I didn’t realize Monday’s episode of The Lying Game was the season finale, and I’m actually glad. Too much build-up would have made it even more disappointing. Look, it wasn’t terrible—we didn’t get a single performance from Laurel’s band!—but the whole thing felt very inconclusive. That might be okay for a subtler drama, but The Lying Game (like Pretty Little Liars) rests on the big reveals and shocking moments. We got some in this episode, but we already kind of called it, right?

The episode dragged out two major revelations: that Rebecca is the twins’ biological mother, and that she and Ted had an affair. (I’m sure he’s the biological father, and that’s the other half of the secret. I don’t understand why they didn’t confirm this as well, unless I’m totally off track.) The problem is that we basically knew both of these things already, especially that Ted and Rebecca were somehow involved. Seeing Kristin slowly find out was upsetting, but it wasn’t a shock. Frankly, I thought she’d catch on a lot sooner.

The big surprise was, of course, learning that Sutton and Rebecca are working together. I will give The Lying Game props—that’s not something I saw coming. And while it gets me excited about the show’s second season, it’s really a tease of a cliffhanger. I understand that the series needs to leave us wanting more, but there’s something particularly frustrating about this exciting of a plot development being dropped so haphazardly. (Full disclosure: I didn’t even see this when I first watched, because my DVR clipped the end of the show. Damn you, ABC Family.) The most exciting part of the episode shouldn’t happen over the credits.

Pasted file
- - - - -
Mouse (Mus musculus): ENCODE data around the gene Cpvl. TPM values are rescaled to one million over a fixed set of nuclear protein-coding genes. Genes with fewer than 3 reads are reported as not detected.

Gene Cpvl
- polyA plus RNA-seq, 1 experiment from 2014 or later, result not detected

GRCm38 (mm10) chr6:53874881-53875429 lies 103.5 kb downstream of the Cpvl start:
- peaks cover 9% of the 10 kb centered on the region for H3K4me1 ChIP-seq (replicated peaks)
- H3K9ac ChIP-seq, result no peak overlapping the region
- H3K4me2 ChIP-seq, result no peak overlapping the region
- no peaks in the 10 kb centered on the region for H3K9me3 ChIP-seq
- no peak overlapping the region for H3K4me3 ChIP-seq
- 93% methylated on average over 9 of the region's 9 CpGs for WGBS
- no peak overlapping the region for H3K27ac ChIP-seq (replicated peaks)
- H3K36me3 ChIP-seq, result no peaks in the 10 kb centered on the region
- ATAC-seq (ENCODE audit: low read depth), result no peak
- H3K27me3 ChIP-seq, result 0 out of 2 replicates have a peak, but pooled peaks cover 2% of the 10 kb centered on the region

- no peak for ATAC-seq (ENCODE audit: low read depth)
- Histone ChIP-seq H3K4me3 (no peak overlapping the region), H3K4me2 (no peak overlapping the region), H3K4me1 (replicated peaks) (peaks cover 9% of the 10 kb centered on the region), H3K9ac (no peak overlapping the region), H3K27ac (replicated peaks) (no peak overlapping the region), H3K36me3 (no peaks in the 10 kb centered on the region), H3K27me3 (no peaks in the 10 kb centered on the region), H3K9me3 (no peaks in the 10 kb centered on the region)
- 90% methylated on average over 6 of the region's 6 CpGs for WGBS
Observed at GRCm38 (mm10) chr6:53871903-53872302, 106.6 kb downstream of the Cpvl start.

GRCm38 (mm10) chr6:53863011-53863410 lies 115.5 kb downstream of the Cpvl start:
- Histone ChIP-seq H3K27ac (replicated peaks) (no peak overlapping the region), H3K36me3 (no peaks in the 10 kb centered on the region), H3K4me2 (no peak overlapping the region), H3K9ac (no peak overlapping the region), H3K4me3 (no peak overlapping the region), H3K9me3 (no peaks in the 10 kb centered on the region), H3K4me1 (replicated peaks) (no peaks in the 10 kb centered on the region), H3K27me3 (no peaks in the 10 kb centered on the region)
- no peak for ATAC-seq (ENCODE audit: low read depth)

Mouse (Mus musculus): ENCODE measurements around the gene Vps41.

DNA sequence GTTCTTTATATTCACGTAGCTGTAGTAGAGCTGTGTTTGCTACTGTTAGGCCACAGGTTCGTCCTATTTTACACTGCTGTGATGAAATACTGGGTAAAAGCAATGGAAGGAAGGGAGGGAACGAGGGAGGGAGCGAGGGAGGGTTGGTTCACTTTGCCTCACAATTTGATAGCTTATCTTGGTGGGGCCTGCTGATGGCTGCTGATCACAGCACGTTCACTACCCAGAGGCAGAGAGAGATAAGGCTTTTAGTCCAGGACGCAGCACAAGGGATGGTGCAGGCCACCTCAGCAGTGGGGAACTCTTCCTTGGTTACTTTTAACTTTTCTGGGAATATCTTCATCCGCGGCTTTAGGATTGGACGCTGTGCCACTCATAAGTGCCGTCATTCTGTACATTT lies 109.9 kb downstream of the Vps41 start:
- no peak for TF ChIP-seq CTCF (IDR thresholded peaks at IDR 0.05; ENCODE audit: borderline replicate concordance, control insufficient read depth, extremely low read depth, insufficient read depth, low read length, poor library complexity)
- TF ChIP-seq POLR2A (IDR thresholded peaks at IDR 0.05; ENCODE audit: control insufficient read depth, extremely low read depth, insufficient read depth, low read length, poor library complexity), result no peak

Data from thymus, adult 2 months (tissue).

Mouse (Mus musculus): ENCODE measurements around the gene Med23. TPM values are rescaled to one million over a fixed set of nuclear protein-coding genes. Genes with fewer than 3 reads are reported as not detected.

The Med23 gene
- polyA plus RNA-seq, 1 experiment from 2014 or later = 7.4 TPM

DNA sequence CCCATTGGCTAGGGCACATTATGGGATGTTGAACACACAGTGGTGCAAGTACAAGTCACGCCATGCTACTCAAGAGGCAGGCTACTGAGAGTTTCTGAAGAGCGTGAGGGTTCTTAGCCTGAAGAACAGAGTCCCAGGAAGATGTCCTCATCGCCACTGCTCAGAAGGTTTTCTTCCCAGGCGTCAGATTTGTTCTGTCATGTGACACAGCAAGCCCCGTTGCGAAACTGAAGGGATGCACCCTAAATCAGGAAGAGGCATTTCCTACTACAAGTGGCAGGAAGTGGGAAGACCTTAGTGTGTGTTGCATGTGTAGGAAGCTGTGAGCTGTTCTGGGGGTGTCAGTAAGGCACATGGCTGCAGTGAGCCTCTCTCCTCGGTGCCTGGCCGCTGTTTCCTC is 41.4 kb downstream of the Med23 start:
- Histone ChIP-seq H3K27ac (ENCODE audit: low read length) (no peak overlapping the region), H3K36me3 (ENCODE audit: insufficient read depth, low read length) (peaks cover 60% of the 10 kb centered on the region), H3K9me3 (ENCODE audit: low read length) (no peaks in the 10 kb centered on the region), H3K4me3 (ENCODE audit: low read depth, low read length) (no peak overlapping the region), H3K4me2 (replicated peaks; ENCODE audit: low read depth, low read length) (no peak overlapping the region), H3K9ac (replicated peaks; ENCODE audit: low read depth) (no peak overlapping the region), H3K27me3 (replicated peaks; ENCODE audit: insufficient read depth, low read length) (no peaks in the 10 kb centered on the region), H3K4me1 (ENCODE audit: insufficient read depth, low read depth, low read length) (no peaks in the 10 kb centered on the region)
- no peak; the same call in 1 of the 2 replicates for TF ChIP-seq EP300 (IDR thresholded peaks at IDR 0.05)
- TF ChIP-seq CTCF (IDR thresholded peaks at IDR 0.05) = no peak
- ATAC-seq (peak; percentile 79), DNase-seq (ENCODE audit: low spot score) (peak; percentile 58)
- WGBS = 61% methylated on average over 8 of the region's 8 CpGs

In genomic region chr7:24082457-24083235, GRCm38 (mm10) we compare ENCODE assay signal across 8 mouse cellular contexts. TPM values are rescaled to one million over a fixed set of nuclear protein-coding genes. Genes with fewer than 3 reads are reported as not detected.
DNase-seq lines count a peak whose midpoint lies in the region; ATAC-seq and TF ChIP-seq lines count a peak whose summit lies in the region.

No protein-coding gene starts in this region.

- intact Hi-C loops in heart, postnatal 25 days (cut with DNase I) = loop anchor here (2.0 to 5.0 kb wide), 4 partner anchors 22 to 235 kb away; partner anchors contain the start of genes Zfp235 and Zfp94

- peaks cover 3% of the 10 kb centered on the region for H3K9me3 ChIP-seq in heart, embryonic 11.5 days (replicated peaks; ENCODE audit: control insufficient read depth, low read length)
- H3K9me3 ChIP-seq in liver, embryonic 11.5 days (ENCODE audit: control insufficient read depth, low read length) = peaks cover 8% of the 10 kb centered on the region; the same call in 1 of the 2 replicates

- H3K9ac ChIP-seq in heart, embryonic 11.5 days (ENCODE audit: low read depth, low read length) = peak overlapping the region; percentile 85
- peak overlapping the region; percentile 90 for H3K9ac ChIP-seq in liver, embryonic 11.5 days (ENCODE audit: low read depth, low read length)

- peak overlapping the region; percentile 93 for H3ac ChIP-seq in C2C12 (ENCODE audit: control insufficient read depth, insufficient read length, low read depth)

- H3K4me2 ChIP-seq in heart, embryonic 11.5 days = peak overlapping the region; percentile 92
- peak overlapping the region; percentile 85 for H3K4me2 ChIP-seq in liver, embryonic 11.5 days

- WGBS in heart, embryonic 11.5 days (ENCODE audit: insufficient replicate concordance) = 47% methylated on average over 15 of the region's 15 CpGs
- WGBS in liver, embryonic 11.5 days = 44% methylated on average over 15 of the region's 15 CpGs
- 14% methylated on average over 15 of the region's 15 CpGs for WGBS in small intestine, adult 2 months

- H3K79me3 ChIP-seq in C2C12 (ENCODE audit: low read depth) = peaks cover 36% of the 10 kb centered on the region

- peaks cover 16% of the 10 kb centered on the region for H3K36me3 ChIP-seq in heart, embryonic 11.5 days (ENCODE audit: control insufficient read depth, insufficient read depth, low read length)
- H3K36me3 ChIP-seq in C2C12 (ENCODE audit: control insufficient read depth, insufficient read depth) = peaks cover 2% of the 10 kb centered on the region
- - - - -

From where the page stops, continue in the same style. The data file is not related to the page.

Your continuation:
Otherwise, there was a lot I felt “meh” about. Honestly, I think Emma is overreacting to Ethan’s brief moment with Sutton: It just feels like manufactured tension. We know these two are going to end up together, and I hate the fact that the show is dragging it out for the sake of drama. I also hate that we’ll probably need to see Emma and Thayer hook up, then break up, before we see her back with Ethan. I’m not an insane shipper—I accept that characters break up, and I like what switching up the dynamic can do for a show. I just don’t buy this particular break-up, not after what Emma and Ethan have been through.

Finally, I’m glad Alec was arrested for Derek’s murder, even though I’m sure he didn’t do it. I think taking him to court could reveal some of the secrets he’s still hiding, but again, it felt underwhelming. So much of this episode struck me as inevitable: I like when my teen mysteries catch me off-guard, and aside from Rebecca and Sutton’s evil plan, The Lying Game didn’t do that for me. Either way, I’m looking forward to next season, and I hope the writers are working on a more cohesive arc. I need to know what other lies these people are hiding, and why they’re worth killing over.


Questions: Pretty Little Liars

– Is Jenna going to join forces with our core four?

– Should Spencer hook up with Toby, Wren, or someone entirely different?

– Is Maya gone for good?


Questions: The Lying Game

– What’s the end game for Rebecca and Sutton?

– Can Kristin forgive Ted, or are they headed for divorce?

– When will Sutton stop throwing herself at Ethan?